Rowing to Dubai


Every morning I sat on the terrace and waited for him. Night would fade to gray dawn, the sun’s first rays struck the kilometer-high spire of Burj Khalifa,and then the sculler would appear. No other craft plied Dubai Creek at that hour, no working dhows or party cruises. River belonged to sculler and sculler to his boat, and I would sit with my coffee and envy him.

I envied him because he rowed, a sport I had long wished to try, and because he lived in sunny Dubai while I would soon return to wintry Boston. It was an anniversary trip and my wife slept late each day, her internal clock reset to holiday time. She never saw the sculler and I did not mention him: envy of a life you do not have is best hidden from those who share the one you do.

On a July morning two years later, the Charles River was a placid mirror under clear blue skies—a perfect moment to be on the water, but I was not on the water, I was in it. I had finally stopped envying scullers and decided to become one, and had just been reminded, in no uncertain terms, that envy is blind to hardship. Floating beside me was the sleek boat from which I had fallen, its hull turned upward like a rejection of false assumptions.

As I stood there soaked to the chest, my feet booted in bottom muck, it soon occurred to me there were far worse things than an unplanned dip in a warm river on a summer day. I paused to observe the shore, whose geography I knew well from years of running by the Charles, but my present perspective, that of a goose or mallard, seemed vastly more intimate. I had lived in Boston for two decades while still rejecting the idea I belonged here, but later, when I thought how few Bostonians ever touch the waters of the Charles, much less swim in them, the sense of being an insider became hard to ignore. Baptism was too breathless and predictable a description for the feeling, but in retrospect, homecoming was not.

20 years earlier I had left New York, a place I loved, for a love of greater magnetism—the Boston woman who would sleep late in Dubai while I was out on the terrace. Such an uprooting assumes mere togetherness will make a home, but when that proves naive, it is not a failing of love but testimony to the power of place. New York was where my relatives and childhood recollections lived, where ancestors rested in cemeteries. Memories may be portable, but formation is bound to origin, and the problem is not so much going home again as not being able to leave it behind. Meanwhile one can live a long time in limbo, superficially adapting while inwardly refusing the smallest assimilation, an intransigence that does less to preserve identity than it does to make one miserable. It is also futile, because another power of place is that given enough time, almost anywhere will claim you to some degree.

There is a short story by Mark Helprin called “Palais de Justice,” in which two rowers race each other on the Charles. I reread the story after I started rowing, and while I expected familiar words and landmarks, what I got instead was virtual reality. I had rowed under the same bridges the characters had, and navigated the same bends in between—this went beyond familiarity into participation, which reading, as a fully imaginative act, allows. You can never be an outsider again after you transform from observer to participant, and as I turned pages I was not reading in a chair but racing on the river—or to be more specific, my river.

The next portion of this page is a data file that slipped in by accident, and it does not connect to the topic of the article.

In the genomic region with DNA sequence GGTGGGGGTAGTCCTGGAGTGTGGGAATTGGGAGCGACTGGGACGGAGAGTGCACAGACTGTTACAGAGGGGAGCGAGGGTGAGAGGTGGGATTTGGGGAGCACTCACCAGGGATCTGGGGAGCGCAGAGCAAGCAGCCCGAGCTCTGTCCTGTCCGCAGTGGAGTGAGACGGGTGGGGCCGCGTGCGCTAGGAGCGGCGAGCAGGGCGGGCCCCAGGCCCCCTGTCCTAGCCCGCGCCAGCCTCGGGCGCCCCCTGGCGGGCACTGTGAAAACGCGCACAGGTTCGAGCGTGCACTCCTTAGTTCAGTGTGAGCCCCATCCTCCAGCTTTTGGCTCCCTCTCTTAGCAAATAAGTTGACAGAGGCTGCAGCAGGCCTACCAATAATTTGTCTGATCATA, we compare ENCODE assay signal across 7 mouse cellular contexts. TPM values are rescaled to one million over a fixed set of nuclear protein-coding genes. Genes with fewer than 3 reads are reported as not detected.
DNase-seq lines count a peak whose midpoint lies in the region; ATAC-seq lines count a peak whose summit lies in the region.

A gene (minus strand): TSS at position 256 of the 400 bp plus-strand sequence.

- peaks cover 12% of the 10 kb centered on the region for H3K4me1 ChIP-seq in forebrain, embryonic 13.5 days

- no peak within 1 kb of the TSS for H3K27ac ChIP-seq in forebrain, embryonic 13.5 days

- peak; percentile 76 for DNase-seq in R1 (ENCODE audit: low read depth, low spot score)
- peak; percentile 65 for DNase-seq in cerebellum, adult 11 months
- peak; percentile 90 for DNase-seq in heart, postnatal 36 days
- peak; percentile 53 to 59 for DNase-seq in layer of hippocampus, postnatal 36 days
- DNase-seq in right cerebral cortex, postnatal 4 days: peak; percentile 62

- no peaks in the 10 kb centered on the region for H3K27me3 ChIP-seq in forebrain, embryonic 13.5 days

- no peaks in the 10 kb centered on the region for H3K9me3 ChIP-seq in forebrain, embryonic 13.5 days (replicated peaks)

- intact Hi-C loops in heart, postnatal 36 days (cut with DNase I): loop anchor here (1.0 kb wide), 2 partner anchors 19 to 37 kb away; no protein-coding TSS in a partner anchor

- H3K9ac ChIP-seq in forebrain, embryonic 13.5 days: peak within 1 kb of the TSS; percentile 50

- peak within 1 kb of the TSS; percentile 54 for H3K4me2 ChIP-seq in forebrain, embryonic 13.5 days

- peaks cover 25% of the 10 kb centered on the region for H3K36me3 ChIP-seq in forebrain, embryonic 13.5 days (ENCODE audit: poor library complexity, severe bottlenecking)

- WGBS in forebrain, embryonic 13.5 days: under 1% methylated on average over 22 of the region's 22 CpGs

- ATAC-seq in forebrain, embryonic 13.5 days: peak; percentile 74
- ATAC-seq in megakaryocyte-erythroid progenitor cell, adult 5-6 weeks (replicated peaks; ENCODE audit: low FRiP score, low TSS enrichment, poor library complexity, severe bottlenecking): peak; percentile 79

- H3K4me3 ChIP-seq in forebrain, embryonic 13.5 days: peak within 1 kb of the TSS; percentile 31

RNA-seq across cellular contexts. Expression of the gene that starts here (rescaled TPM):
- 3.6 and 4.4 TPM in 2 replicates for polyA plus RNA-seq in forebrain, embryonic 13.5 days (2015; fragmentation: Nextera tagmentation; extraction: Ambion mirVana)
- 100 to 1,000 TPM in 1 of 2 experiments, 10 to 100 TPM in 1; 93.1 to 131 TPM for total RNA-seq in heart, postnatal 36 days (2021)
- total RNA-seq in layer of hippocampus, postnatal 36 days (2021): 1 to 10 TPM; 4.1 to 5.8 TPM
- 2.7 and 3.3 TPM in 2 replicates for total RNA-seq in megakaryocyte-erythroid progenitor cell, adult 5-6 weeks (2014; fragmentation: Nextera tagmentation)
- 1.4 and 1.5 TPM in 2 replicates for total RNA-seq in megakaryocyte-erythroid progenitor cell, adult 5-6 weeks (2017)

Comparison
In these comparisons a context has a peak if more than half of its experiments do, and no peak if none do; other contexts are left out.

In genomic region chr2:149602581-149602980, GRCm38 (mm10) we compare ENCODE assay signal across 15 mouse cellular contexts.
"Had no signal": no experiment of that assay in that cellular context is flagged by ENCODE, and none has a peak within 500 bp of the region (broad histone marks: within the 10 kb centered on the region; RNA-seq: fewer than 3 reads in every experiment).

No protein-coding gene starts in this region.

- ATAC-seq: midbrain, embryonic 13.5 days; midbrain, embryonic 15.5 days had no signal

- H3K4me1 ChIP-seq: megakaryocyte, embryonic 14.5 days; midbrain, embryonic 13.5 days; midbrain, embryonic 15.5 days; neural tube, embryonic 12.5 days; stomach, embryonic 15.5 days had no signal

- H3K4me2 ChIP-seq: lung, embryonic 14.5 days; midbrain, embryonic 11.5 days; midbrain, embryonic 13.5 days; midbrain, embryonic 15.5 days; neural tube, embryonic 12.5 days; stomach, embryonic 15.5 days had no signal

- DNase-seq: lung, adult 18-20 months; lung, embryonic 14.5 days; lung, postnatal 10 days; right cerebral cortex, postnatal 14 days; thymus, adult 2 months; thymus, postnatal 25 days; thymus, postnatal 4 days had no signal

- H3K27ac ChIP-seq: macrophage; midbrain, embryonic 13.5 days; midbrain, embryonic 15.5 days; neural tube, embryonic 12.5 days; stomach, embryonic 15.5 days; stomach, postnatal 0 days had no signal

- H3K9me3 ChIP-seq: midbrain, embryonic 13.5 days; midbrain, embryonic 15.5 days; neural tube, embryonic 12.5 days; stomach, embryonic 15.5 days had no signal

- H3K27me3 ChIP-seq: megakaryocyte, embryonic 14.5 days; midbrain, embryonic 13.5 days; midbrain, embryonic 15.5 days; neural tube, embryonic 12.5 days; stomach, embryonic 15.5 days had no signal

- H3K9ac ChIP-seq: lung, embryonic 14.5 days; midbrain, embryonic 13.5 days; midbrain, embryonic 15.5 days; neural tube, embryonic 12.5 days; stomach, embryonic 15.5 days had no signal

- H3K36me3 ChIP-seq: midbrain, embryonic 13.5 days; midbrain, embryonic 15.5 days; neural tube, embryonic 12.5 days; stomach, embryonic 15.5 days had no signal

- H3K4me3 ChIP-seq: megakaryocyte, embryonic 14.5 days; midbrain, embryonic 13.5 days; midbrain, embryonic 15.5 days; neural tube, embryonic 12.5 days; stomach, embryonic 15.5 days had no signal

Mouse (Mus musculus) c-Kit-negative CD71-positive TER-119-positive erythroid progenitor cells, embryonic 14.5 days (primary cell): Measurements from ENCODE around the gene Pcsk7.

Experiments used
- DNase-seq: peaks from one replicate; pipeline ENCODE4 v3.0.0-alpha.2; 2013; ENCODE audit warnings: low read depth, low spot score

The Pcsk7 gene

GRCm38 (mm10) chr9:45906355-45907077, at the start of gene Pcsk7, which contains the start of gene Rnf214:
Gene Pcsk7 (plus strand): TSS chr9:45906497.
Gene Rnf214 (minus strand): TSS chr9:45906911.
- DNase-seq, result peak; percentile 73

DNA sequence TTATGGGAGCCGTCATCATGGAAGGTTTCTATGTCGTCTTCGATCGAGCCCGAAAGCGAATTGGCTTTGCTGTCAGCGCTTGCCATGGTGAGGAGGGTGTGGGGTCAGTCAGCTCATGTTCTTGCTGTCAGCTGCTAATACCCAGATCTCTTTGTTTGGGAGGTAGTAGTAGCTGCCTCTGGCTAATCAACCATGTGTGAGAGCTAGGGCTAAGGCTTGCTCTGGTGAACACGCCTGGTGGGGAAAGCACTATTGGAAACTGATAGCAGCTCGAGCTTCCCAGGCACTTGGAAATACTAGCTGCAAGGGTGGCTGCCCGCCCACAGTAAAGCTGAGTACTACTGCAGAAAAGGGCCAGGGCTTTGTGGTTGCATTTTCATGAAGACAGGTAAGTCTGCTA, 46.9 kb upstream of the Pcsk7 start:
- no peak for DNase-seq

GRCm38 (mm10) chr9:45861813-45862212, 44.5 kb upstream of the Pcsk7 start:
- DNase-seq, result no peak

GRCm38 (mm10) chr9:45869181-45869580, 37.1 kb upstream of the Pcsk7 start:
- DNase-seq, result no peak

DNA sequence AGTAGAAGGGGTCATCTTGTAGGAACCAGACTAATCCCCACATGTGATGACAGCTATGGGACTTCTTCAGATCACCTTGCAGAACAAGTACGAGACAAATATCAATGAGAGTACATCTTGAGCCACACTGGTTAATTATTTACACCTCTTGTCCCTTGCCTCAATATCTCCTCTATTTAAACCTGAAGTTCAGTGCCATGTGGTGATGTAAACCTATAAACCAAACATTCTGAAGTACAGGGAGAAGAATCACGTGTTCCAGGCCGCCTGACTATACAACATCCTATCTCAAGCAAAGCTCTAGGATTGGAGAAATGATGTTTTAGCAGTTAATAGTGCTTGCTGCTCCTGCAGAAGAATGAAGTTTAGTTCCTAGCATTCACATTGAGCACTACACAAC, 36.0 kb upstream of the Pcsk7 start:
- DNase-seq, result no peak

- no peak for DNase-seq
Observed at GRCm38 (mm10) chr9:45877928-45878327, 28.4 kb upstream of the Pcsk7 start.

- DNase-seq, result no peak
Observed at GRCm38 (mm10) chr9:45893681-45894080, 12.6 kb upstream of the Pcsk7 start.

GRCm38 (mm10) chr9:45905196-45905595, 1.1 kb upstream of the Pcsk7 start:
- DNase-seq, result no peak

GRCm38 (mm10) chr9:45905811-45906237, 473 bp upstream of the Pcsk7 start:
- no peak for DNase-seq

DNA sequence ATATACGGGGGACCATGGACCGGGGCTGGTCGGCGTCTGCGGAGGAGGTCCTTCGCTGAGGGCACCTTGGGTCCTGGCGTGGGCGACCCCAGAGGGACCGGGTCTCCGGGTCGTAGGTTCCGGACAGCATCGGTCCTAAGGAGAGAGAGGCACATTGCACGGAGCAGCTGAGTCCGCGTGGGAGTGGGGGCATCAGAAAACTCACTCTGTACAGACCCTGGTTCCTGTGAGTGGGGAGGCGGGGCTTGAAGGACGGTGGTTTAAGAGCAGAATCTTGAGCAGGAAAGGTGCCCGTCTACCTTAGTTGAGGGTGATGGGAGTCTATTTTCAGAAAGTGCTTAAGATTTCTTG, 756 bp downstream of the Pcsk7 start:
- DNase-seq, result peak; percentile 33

Because that is how the Charles feels now—it has earned the possessive pronoun, which properly implies not the unilateral but the mutual: immersion, even when accidental, is a form of belonging. The morning I went overboard I was newly 53, an age several friends have failed to reach. I know they would gladly fall into a river if they could, which beyond a standard reminder to live in the moment, is also a caution against regret. “Why didn’t I begin sooner?” one might think, but the wish we had started earlier almost always comes with evidence we could not have. Countless factors conspire towards a particular moment, and to regret a beginning is to shortchange the experiences that enabled it. Rowing helped bring me home to where I had lived for 20 years, but those years were hardly wasted.

In The Great Gatsby, Fitzgerald closes with his timeless line about rowing against the current, but what he did not write, because he did not have to, is that a rower always faces where they have just been. On the Charles one day, I chatted with another sculler as we rested in a quiet cove, and because such a setting invites disclosure, both of us revealed we had been seriously ill at the onset of middle age. We agreed that the physical control illness erodes is something the demands of rowing can help restore, or put another way, the rower halfway through the race knows exactly who the competition is. Don’t look up, and you are allowed the illusion of winning.

I am not yet skilled enough to row the entire lower Charles, past Harvard and MIT and Fenway Park, to where the river collects in a wide basin before meeting the sea. But I dream of doing so, and of pausing to admire the Boston skyline from a perspective both new and welcome. I also dream of someone sitting on a terrace in Dubai, envying a passing sculler. In that dream I pause as well, and rest my oars as the sunrise flashes orange against the silvery needle of Burj Khalifa. Then I turn around and row home.


Geoff Kronik has previously appeared in Dispatches, as well as in SalamanderThe Boston Globe, LitroSmokeLong, and elsewhere.

Photos by author

Rowing to Dubai

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